This week’s theme for Song of the Day is ‘Space’, so what better way to start than with David Bowie and his love of all things otherworldly. The man who would later bring us the glam alien Ziggy Stardust, started writing about space way back in July 1969, with the release of Space Oddity, the first single from his second album David Bowie. The success of the single on its release in 1969, led the album to be renamed Space Oddity when it was reissued in 1972.
To set the scene, the single was released just nine days before Apollo 11 landed on the moon, leading some to dismiss the song as a cheap shot at cashing in on the impending moon landing. These detractors included producer Tony Visconti, who despite liking the demo songs for the rest of the album, decided to delegate Space Oddity to Gus Dudgeon. To realise his vision for his space tale, Bowie looked to the film 2001: A Space Odyssey, which inspired the song’s title. Additionally, the slow and barely audible instrumental build up of Space Oddity is similar to the deep bass tone used in Also sprach Zarathustra by Richard Strauss, which is used predominantly in the film.
In a 2003 interview with Performing Songwriter magazine, Bowie said of Space Oddity:
“In England, it was always presume that it was written about the space landing, because it kind of came to prominence around the same time. But it actually wasn’t. It was written because of going to see the film 2001, which I found amazing. I was out of my gourd anyway, I was very stoned when I went to see it, several times, and it was really a revelation to me. It got the song flowing. It was picked up by the British television, and used as the background music for the landing itself. I’m sure that they really weren’t listening to the lyrics at all (laughs). It wasn’t a pleasant thing to juxtapose against a moon landing. Of course, I was overjoyed that they did. Obviously, some BBC official said, ‘Oh, right then, that space song, Major Tom, blah blah blah, that’ll be great’. ‘Um, but he gets stranded in space, sir’. Nobody had the heart to tell the producer that”.
Space Oddity saw the first appearance of astronaut Major Tom, whom has since become one of Bowie’s most famous character creations. There has been much speculation whether the space theme of Space Oddity was actually a metaphor for heroin use, with the countdown heard in the song being analogous to the drug’s passage down the needle prior to the euphoric hit. Bowie spoke of a period of brief heroin before the release of Space Oddity in a 1975 interview with Playboy, saying:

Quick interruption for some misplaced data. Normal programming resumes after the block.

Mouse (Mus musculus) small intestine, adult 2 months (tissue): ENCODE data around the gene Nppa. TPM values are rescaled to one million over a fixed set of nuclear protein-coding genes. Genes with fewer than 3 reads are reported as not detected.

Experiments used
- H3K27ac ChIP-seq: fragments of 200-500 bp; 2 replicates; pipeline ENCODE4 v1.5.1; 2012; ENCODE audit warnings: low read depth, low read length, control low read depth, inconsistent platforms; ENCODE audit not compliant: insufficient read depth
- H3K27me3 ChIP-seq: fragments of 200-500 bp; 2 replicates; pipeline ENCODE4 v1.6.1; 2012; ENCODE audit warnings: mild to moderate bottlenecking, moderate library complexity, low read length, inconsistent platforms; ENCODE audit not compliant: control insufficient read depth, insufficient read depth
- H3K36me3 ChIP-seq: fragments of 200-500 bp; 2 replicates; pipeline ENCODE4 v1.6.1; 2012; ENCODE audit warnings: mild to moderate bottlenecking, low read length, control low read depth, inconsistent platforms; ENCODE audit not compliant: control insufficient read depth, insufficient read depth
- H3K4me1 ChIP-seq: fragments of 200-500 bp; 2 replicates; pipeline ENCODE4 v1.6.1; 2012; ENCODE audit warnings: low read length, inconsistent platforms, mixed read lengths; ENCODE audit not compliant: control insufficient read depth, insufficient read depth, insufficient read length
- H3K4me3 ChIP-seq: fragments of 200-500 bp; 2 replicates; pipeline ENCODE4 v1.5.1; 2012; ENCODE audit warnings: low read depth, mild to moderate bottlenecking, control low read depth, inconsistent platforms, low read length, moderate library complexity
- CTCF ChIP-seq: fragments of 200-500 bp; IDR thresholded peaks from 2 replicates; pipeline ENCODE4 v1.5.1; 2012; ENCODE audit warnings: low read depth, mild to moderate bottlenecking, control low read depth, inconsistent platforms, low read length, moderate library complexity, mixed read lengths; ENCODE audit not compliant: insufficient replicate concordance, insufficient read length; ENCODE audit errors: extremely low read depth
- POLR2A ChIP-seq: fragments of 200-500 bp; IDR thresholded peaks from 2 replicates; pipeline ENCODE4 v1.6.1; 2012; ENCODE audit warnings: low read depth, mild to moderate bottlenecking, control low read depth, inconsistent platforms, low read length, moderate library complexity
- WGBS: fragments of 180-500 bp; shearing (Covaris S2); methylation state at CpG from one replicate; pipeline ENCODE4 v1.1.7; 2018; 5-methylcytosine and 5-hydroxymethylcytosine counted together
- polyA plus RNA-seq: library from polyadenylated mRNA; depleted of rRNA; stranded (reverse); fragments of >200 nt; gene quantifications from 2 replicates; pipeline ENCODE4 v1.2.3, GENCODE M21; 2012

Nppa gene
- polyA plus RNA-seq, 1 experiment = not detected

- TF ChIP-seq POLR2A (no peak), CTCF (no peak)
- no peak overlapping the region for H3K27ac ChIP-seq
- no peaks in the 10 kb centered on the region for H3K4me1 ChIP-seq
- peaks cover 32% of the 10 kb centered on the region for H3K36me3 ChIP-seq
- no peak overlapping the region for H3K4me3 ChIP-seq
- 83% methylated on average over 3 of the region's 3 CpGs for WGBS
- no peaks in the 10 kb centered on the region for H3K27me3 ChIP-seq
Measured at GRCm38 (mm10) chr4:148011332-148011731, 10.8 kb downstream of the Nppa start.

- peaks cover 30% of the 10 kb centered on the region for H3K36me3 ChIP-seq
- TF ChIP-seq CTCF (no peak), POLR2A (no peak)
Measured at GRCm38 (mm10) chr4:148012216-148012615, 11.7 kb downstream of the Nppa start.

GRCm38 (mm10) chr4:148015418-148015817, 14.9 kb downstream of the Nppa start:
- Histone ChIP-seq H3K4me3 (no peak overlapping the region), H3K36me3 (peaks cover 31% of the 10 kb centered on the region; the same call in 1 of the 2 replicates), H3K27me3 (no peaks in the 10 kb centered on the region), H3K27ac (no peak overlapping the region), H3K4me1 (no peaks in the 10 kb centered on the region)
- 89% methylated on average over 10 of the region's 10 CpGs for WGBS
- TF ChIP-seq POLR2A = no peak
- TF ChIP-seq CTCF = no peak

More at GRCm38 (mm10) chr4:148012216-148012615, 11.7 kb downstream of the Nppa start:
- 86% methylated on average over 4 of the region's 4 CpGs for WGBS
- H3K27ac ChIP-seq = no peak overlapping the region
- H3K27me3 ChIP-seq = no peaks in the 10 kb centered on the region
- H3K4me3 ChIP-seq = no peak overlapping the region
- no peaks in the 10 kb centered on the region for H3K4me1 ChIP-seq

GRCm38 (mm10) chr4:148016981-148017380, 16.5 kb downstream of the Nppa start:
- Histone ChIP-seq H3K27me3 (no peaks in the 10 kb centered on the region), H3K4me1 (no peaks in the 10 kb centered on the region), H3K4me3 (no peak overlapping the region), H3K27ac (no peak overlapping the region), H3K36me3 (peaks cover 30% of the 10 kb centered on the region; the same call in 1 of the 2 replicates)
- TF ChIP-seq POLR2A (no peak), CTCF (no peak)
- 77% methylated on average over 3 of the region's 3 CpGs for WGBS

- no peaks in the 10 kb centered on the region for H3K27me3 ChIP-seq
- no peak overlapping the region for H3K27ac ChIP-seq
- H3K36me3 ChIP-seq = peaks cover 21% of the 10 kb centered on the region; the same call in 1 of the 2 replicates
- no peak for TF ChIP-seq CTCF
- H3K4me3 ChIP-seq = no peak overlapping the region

“The only kinds of drugs I use are ones that keep me working for longer periods of time. I haven’t gotten involved in anything heavy since ’68. I had a silly flirtation with smack then, but it was only for the mystery and enigma of trying it. I never really enjoyed it all. I like fast drugs. I’ve said that many times. I hate falling out, where I can’t stand up and stuff. It seems like such a waste of time. I hate downs and slow drugs like grass. I hate sleep. I would much prefer staying up, just working, all the time. It makes me so mad that we can’t do anything about sleep or the common cold”.
The idea of Space Oddity being at least partially related to heroin use was made even more likely with the arrival of the song’s first sequel, Ashes to Ashes, from the album Scary Monsters & Super Creeps, in 1980, which stated, “We know Major Tom’s a junkie, Strung out on heaven’s high, Hitting an all-time low”. Additionally, this lyric is also thought to be a play on the title of Bowie’s 1977 album Low, which charted his withdrawal inwards following his drug excesses in America a short space of time before.
Major Tom was resurrected once again for Hallo Spaceboy. Whilst the album version from 1. Outside (1995) does not reference Major Tom, when the song was remixed by the Pet Shop Boys and released as the third single from the album, it added the lines, “Ground to Major, bye bye Tom … Dead the circuit, countdown’s wrong … Planet Earth, is control wrong” sung by Neil Tennant in reference to Space Oddity.
On 12th May 2013, Space Oddity was covered by astronaut Chris Hadfield, shortly after handing over command of the International Space Station. Hadfield, already famed as being the first Canadian to walk in space, released the video of him performing the song on YouTube, which has so far received over 25 million views. Hadfield’s performance was the subject of a piece by Glenn Fleishmann in The Economist on the 22nd May 2013, which analysed the legal implications of publicity performing a copyrighted work of music whilst in earth orbit. There was no need to worry as Bowie fully endorsed the cover, taking to Facebook to call it, “possibly the most poignant version of the song ever created”.
Other versions of Space Oddity, and arguably the oddest of all, include Ragazzo Solo, Ragazza Sola, released in November 1969, a special version of the song with Italian lyrics. Two Italian bands, Equipe 84 and The Computers, had already recorded their own Italian versions of Space Oddity. Feeling that these versions may threaten the chances of Bowie’s original in Italy, Bowie’s record company commissioned Mogol to write the new Italian lyrics. Mogol came back with a song about a young couple who meet on top of a mountain, the title of which translates as “Lonely Boy, Lonely Girl”. Bowie was highly amused when he found out what the new lyrics meant, saying in an interview for the 1999 biography Strange Fascination by David Buckley: “I’ve put in all that time singing some bloody love song about some tart in a blouse on a mountain!”